The community at the Life Lab is great. We believe strongly in a culture of collaboration and trust at STRM and you see those same cultural values reflected not just in the staff at the Life Lab but in the companies that are invited to join the Life Lab as well. It is incredibly energizing and exciting to work with companies that share the same passion for transformative science as we do. The space is very comfortable to be in, the laboratory is appropriately sized, and we have access to all the equipment we need. When it comes to fluid working spaces and availability of resources, all our needs are met. Location is essential, and the Life Lab is central not just to our employees, but also our investors, advisors, and collaborators. The price per bench is also reasonable, which for an early-stage company matters quite a bit.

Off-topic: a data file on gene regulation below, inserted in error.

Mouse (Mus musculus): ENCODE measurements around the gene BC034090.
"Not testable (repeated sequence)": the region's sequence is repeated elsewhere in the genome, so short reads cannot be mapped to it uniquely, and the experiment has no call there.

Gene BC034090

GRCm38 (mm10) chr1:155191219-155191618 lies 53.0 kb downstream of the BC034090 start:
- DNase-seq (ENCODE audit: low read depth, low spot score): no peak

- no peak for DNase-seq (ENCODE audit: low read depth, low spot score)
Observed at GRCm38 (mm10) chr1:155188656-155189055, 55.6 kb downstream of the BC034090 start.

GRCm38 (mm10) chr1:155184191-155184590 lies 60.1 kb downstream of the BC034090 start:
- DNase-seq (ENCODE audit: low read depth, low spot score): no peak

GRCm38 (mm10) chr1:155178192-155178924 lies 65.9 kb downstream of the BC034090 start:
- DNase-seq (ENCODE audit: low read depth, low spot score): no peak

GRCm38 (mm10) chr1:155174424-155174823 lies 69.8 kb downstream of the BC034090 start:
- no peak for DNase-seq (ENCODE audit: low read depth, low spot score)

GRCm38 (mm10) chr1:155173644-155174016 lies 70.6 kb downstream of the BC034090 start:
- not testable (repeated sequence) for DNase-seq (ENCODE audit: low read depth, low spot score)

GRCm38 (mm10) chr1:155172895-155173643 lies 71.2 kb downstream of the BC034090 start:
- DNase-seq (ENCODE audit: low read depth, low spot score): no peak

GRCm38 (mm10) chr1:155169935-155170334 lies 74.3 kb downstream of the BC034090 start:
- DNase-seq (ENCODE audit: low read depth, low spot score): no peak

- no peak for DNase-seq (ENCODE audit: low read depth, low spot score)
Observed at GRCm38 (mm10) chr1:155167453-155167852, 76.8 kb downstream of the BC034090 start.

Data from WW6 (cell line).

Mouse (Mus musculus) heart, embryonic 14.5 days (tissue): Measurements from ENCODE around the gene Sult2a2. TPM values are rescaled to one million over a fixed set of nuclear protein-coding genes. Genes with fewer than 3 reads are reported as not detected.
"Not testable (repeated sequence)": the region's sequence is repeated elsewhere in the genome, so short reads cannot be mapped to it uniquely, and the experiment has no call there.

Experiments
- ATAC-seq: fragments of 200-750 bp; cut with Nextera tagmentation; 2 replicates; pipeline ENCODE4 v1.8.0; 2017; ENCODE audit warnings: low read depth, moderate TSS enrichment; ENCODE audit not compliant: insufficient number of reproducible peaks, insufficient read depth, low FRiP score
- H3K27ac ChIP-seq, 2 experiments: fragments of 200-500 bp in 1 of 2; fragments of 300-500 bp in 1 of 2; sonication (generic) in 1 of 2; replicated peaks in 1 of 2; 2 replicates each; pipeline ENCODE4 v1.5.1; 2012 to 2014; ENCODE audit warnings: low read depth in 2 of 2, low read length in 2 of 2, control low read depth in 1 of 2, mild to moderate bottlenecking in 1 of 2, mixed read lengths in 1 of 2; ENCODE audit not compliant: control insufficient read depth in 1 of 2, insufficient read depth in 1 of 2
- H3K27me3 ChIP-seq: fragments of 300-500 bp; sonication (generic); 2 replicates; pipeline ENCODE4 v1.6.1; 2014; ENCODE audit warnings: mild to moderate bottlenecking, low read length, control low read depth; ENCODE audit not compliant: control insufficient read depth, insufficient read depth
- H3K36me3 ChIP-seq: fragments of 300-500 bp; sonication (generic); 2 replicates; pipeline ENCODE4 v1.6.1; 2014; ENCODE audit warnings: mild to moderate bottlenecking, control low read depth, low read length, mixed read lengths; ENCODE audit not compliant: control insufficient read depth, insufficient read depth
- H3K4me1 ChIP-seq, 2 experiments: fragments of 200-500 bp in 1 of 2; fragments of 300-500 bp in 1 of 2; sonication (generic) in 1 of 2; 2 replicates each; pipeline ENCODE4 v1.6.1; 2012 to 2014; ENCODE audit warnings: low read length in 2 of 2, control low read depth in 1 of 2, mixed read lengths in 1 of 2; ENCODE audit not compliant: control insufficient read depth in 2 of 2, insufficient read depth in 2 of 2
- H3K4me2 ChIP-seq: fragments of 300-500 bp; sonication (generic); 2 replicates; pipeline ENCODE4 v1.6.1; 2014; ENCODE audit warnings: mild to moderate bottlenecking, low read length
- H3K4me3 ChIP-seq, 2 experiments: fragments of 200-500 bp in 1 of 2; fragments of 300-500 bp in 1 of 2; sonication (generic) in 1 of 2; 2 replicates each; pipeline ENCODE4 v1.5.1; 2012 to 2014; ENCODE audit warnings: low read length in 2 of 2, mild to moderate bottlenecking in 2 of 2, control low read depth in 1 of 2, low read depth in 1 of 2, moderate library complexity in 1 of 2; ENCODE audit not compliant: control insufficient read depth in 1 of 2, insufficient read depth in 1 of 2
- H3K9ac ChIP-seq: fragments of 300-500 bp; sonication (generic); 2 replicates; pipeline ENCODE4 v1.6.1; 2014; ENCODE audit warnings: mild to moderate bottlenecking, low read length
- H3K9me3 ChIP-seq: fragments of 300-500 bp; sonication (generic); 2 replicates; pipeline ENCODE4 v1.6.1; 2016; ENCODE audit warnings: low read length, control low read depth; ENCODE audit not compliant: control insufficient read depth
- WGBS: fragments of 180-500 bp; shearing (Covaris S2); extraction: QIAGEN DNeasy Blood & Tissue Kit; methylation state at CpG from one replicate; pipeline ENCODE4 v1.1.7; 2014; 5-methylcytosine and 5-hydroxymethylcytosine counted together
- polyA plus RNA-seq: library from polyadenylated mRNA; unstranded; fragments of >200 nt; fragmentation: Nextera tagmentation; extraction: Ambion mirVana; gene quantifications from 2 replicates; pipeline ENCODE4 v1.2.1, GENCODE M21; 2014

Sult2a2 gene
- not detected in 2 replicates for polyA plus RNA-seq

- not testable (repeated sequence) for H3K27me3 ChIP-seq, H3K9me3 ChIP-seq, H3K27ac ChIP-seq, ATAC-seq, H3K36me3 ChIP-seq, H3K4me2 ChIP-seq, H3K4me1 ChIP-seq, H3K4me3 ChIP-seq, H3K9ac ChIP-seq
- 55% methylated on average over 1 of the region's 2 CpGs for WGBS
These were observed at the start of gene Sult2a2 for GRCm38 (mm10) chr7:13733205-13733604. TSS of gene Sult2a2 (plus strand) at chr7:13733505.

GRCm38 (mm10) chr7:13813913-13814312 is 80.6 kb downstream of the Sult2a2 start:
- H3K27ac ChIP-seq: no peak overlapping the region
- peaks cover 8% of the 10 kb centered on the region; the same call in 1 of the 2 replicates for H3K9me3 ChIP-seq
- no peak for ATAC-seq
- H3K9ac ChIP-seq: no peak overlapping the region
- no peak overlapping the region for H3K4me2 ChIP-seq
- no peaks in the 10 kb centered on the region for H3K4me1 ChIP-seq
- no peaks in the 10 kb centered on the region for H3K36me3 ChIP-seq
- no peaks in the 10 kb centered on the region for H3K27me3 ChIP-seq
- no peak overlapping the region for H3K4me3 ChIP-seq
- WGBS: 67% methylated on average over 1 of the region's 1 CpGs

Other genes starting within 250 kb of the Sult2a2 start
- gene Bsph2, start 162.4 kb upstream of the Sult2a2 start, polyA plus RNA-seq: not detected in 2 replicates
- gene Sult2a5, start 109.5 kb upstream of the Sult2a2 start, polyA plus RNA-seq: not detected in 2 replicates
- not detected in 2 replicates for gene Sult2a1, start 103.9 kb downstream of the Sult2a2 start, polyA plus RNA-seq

HIL: Has there been anything else significant about your experience building STRM.BIO that you’d like to share?

Thon: People are the driving force of any organization. STRM is building a culture and team that realizes our values of simplicity, purpose, collaboration, and people, and the opportunity that creating a strong and vibrant working environment brings. At our core, this is the most transformative element of STRM.BIO.